Snapshots from the Shadow World, July 2021
Spotlighting under-reported items of interest for Undue Influence subscribers
Defence Department “significantly less transparent” under Dutton
Australia’s Defence Minister Peter Dutton has clamped down on media access to senior Department of Defence officials according to reports by Australia Pacific Defence Reporter and US Defense News recently.
Here’s more from the Defense News editorial by Nigel Pittaway:
Dutton took office on March 30… and it is no coincidence that the Australian Department of Defence has become significantly less transparent under his watch.
The situation has now deteriorated to the point that department staff were given new guidelines as to how it should engage — or not — with reporters. According to Kym Bergmann, editor of Australia Pacific Defence Reporter, if these guidelines are enforced (and they overwhelmingly are being enforced), no member may speak with the media without approval from the minister’s office...
I have not seen those guidelines, but my experience has been consistent with them. At the least, my last 10 requests for interviews across a range of subjects were met with a response, either on or after deadline, which “politely declines” the request without further reason. Even a benign request to speak with the chief of the Royal Australian Air Force about the service’s 100th anniversary was declined, and at least one industry-led media visit has been canceled [sic] without explanation.”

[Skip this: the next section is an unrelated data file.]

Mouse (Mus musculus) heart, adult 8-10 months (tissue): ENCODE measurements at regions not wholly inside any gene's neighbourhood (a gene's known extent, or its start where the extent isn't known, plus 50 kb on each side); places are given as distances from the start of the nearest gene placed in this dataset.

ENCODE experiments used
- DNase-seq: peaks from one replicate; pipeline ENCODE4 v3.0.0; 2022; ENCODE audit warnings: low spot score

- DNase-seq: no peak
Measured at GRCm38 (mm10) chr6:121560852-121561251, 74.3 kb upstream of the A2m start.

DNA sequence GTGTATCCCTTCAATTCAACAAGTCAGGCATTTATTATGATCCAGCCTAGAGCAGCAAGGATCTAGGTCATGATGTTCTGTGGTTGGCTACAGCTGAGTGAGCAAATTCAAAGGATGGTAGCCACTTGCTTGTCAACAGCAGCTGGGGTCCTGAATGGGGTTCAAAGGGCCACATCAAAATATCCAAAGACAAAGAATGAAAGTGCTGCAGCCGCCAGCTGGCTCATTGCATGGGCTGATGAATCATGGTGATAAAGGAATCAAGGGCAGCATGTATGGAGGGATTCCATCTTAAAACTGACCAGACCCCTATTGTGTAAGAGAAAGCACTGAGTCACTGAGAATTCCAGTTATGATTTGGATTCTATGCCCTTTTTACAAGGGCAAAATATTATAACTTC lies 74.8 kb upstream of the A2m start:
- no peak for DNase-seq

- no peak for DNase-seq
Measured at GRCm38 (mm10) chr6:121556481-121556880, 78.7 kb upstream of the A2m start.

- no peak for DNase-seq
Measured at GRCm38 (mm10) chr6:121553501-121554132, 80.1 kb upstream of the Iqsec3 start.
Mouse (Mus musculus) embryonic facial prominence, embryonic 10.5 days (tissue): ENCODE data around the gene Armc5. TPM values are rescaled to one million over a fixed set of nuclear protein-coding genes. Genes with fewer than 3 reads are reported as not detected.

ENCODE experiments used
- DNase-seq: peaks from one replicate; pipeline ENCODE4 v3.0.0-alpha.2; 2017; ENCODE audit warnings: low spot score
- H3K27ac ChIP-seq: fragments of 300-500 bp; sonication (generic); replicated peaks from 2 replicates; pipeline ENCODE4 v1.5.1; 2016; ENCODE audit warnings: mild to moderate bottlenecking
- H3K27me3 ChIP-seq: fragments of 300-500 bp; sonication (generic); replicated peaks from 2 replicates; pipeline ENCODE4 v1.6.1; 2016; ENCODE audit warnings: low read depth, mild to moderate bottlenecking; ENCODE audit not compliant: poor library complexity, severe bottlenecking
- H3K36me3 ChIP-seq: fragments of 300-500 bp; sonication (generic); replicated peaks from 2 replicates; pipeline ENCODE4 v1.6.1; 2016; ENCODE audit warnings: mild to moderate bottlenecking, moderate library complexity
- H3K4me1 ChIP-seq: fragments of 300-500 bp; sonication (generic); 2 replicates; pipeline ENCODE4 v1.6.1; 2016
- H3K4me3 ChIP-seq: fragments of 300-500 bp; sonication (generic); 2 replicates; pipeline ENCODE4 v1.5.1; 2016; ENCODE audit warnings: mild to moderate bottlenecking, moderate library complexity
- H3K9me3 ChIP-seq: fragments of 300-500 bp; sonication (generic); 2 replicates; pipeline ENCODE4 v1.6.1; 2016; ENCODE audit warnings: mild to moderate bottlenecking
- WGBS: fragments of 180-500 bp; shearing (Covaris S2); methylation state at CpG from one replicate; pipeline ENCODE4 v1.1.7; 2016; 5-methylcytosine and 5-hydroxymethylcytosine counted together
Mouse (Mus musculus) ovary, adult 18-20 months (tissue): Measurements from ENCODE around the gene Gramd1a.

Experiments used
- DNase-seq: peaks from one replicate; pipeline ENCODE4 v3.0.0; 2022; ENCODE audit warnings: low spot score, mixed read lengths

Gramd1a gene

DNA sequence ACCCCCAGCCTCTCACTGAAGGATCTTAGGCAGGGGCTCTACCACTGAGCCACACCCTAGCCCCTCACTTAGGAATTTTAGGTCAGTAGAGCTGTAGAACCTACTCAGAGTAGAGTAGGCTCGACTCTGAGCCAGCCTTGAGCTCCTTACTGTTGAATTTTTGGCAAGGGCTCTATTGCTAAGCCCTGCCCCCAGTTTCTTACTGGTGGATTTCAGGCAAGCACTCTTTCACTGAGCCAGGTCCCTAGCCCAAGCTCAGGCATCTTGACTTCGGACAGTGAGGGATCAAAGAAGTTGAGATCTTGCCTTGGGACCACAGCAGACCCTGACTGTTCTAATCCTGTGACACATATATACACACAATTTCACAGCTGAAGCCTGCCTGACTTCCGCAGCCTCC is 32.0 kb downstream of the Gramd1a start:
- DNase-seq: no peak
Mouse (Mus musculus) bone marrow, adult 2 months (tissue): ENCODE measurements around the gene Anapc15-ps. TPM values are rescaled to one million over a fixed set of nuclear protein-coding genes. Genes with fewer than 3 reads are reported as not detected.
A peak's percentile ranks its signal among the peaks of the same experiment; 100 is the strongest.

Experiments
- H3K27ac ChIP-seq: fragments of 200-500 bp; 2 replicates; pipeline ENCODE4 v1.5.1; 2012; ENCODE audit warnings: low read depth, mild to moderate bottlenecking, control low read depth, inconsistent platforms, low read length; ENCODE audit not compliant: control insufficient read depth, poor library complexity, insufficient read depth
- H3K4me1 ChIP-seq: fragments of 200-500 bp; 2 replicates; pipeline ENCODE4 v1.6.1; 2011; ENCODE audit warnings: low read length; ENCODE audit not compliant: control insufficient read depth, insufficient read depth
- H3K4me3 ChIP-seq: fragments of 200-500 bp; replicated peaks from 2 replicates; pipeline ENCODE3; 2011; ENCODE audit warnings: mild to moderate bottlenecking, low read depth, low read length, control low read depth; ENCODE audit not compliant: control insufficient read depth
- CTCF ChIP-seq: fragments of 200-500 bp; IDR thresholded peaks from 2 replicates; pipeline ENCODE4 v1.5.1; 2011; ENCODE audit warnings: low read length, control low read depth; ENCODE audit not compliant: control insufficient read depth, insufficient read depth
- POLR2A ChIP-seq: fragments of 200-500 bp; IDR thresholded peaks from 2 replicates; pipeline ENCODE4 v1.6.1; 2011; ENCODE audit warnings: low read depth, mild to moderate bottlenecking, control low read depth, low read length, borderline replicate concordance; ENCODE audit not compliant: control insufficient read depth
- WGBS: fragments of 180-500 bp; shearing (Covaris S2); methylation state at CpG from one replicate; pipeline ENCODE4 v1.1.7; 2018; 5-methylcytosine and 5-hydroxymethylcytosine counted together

Protesters, 1; Defence Industry Minister, 0
What was Minister for Defence Industry Melissa Price hoping to achieve by publishing an opinion piece criticising people protesting at the recent Land Forces weapons expo in Brisbane while at the same time lauding our “wonderful democracy”?
Given her chosen outlet, it appears the local arms industry was her target audience. Surely she wasn’t intending to appear as disingenuous and defensive as she did?
Over 700 companies from the arms industry attended Land Forces. Their representatives heard what protesters were saying, they saw the banners. The minister’s simplistic generalisations as a response to concerns shared by a broad cross-section of Australia’s population fall flat.
Many Australians, not only the protesters, are deeply concerned about climate change and educated enough on the subject to know that military activity and warfare make significant contributions to greenhouse gas emissions and the destruction of the environment. (More on that below.)
Many Australians are also concerned about Australian sales of weaponry to nations engaged in human rights abuses and war crimes, including Saudi Arabia and the UAE which have largely caused the world’s worst humanitarian catastrophe in Yemen. Not forgetting the gruesome murder and dismemberment of Jamal Khashoggi by the Saudis either. The government and the companies involved cannot expect to avoid continuing criticism of these weapons exports. The same applies to arms exports to Indonesia while the abuse and murder of West Papuan civilians continues.